Craven said that the IPA board was informed that DeRossett had changed photo contest results. Board member Jim Kirk, who was hired by the Sun Times in 2012 and named publisher in 2013, pointed out that he wasn’t on the IPA board in 2011. He wouldn’t say whether he agreed with how the association handled the matter.
“I’m not going to go there with you because that’s an internal matter,” Kirk said.
Why didn’t Porter blow the whistle six years ago? Porter, who left the IPA in 2014 and now owns the Lebanon Advertiser and Arcola Record Herald newspapers, says that he feared for his job.
“It was a bad situation,” Porter says. “I was in a position of seeing that this was carried out, but I was also in a precarious employment situation. I really felt like I was unable to challenge it. … I stewed about it for a long time while I was still working there. I struggled with it – it was the wrong thing to do, and I participated in it. I always said, if someone asked me, I would tell the truth. You asked me the questions. I’m not going to lie. That would be a further erosion of my integrity.”
“That’s unfortunate,” Craven said when told that a person with knowledge of contest rigging was afraid to come forward. “That’s why there are whistleblower provisions. If they are apprehensive about their own supervisor, if their supervisor is the source of the angst, they are encouraged to come to me as the representative of the board.”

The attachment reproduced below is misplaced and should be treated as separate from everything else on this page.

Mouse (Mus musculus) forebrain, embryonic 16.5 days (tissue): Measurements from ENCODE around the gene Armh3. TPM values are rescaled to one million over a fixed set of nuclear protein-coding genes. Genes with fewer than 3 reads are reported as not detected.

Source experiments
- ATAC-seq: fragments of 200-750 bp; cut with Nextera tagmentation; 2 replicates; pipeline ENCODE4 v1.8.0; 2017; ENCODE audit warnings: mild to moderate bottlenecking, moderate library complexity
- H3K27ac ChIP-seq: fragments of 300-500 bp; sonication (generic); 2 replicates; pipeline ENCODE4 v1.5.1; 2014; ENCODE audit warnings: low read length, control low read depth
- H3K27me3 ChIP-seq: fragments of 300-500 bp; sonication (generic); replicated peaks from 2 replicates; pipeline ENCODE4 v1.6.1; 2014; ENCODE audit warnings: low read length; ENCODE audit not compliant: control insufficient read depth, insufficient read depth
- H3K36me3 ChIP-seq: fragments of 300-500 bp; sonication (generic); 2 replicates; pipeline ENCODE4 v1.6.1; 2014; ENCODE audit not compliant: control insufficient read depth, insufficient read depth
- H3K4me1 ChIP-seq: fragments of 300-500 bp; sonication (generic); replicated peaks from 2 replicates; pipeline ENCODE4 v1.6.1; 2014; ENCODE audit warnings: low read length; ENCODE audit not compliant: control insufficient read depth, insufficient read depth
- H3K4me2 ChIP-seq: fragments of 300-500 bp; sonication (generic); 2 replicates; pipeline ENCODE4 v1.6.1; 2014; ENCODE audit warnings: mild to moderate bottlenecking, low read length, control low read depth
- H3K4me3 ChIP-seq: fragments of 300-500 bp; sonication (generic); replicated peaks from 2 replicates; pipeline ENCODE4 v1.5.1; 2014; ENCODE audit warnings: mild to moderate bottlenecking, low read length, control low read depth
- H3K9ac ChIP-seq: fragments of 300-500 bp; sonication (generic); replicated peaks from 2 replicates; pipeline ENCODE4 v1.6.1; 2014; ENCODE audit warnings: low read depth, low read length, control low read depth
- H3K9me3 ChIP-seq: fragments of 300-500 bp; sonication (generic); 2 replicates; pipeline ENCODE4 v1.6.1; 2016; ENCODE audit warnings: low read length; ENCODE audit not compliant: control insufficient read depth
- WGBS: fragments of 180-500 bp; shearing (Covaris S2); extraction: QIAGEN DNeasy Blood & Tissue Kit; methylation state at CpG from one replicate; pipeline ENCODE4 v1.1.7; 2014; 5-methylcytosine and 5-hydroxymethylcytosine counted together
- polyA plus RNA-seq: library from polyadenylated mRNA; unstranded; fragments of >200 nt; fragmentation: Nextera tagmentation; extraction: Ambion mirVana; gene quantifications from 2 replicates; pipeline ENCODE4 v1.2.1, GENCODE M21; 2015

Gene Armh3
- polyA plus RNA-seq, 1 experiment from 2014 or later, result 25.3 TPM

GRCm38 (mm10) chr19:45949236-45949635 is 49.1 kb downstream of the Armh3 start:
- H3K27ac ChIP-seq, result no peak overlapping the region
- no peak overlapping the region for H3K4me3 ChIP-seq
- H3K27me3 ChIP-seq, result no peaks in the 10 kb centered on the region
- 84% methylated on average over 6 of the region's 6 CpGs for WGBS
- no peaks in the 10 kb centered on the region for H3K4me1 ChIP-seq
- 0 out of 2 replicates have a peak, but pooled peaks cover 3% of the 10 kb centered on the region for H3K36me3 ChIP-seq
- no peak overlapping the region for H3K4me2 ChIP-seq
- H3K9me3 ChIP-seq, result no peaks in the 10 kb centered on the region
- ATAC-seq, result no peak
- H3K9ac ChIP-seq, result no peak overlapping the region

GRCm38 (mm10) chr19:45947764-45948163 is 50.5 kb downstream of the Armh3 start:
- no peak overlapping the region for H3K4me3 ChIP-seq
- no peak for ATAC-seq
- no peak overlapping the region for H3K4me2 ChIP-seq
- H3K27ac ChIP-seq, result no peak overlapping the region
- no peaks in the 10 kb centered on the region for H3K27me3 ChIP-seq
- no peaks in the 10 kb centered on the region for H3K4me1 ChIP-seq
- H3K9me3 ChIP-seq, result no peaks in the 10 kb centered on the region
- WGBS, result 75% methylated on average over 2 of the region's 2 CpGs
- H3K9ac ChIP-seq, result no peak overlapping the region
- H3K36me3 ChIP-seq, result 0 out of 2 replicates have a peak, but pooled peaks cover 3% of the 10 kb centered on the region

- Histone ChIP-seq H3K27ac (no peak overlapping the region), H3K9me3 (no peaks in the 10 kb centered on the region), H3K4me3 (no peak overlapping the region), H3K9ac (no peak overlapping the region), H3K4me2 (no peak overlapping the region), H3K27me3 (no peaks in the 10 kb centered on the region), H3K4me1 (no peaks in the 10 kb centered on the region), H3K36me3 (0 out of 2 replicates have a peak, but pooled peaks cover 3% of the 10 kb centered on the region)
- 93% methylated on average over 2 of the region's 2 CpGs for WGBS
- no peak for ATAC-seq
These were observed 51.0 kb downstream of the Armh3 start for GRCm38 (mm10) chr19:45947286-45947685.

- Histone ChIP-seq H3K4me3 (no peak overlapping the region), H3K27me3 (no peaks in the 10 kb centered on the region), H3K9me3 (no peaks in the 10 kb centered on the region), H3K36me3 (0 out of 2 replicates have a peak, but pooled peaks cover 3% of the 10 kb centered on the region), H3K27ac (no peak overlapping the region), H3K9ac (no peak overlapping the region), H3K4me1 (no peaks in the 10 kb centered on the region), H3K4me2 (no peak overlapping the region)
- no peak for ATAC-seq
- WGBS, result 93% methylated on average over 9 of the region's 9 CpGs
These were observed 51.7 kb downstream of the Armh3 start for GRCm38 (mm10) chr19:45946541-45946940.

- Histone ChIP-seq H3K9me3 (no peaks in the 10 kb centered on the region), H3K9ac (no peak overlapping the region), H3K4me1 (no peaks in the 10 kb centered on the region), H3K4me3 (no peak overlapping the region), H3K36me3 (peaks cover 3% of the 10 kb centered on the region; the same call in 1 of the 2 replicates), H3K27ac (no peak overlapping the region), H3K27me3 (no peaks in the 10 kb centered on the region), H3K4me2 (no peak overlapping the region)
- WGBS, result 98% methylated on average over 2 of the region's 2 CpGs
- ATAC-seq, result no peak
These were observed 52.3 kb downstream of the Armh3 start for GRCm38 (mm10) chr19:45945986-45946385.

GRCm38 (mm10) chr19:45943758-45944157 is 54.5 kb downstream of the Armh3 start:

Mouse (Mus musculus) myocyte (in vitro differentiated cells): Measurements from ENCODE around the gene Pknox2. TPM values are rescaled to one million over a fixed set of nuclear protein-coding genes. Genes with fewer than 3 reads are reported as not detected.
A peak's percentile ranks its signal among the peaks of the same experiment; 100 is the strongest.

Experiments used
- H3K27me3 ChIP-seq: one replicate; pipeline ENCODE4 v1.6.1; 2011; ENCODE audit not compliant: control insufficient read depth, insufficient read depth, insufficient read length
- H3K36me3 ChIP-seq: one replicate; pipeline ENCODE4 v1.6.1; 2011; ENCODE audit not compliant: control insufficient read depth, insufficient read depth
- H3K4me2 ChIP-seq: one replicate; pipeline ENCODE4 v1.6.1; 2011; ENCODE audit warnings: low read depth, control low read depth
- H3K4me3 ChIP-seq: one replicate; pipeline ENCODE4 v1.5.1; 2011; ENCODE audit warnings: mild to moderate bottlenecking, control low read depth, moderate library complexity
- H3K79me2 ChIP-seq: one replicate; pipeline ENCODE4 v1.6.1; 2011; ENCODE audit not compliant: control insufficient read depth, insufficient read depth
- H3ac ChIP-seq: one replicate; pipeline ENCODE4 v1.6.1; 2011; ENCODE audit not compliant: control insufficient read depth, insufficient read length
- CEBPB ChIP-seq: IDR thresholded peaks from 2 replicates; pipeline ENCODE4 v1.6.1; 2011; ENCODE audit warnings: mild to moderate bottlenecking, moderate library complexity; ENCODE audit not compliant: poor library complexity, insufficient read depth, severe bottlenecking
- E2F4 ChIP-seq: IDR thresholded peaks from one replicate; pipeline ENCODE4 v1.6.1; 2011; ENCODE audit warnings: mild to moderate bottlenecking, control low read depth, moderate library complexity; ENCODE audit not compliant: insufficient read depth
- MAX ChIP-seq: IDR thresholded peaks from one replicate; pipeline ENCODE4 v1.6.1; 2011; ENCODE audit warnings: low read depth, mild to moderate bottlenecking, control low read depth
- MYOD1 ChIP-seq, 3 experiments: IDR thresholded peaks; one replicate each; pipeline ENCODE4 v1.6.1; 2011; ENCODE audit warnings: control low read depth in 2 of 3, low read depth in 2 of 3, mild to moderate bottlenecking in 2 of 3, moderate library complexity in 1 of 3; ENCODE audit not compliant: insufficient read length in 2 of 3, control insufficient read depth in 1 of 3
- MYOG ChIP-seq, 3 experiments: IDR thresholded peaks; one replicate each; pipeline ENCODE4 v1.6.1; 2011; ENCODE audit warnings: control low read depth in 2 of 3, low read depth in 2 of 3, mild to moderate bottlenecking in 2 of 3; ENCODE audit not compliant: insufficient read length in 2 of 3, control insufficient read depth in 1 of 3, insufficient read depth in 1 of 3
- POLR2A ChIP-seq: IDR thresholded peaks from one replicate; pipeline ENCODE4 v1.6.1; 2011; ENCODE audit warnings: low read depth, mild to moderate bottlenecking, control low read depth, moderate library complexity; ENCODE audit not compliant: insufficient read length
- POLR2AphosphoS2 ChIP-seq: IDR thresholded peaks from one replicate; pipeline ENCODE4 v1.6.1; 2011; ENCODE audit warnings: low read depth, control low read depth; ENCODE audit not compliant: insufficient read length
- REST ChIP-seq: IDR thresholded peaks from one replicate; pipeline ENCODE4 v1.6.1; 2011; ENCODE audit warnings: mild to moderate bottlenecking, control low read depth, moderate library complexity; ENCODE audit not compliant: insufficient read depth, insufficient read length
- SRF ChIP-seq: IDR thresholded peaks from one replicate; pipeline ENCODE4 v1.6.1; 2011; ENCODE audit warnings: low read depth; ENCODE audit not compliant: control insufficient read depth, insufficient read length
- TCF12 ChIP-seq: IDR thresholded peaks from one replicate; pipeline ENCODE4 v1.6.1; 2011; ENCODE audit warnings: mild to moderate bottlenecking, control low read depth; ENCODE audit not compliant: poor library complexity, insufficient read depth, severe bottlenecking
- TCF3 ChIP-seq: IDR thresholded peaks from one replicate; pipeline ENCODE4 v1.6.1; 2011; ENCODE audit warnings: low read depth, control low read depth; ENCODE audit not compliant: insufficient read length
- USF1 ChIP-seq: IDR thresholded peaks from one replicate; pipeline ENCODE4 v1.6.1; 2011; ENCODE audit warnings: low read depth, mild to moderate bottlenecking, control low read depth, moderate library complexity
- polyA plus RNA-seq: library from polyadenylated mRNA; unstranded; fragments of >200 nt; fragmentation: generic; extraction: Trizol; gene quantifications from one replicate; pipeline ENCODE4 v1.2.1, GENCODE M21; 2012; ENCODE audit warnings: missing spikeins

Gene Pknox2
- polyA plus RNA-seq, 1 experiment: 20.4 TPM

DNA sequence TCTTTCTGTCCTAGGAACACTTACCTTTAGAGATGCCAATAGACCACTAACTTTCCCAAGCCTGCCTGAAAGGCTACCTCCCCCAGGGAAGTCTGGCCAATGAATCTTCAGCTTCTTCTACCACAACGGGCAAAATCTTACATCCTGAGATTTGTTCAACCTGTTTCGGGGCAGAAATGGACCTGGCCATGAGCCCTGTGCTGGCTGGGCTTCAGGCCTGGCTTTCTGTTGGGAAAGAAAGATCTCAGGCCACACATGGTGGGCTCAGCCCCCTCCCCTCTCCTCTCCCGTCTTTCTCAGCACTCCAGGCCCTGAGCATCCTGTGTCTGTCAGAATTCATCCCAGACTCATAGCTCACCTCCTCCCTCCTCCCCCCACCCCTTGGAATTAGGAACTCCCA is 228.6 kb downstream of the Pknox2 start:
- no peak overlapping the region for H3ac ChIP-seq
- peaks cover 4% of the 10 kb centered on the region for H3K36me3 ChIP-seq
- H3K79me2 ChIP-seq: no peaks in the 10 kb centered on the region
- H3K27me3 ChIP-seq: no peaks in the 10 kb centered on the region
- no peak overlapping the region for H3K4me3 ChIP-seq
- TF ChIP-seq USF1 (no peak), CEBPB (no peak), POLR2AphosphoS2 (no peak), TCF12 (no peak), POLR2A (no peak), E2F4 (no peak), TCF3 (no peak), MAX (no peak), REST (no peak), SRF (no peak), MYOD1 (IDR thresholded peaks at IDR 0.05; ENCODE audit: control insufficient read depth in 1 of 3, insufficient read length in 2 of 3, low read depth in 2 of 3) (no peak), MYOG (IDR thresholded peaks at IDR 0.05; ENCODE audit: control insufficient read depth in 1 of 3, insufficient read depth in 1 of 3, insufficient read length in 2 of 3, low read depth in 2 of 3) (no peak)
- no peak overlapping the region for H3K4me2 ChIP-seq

Porter says that he’s not aware of any contest rigging since 2011. He said that he can’t recall another situation where the results of an IPA contest were at odds with results of another contest. If there had been disparate results, Porter says that he would not have told DeRossett until the last minute.
“It would not have happened again on my watch,” Porter says. “I learned that, even though he didn’t want surprises, based on this experience, I would not have brought it to his attention. I would have waited until it was too late to change to bring it up.”
Craven says that procedures have changed since 2011 so that that there is now an electronic record that can be checked to ensure contest results can’t be changed without creating a telltale record. Porter says that he trusts contest results.
“I own two newspapers, I still enter the contest,” Porter says. “If people don’t enter, that reduces the quality of the contest. Rightly or wrongly, the contest is a PR issue, so newspapers can write a story in their paper saying, ‘We did something better than other papers did.’ I do it, too.”
But Egbert says he’s finished with the IPA.
“If they will tamper with results as small as Division A newspaper photo contest results, what else are they doing?” Egbert says. “They sent me a plaque for first place. The plaque would have meant something to me in 2011. I want to set it on fire in 2016.”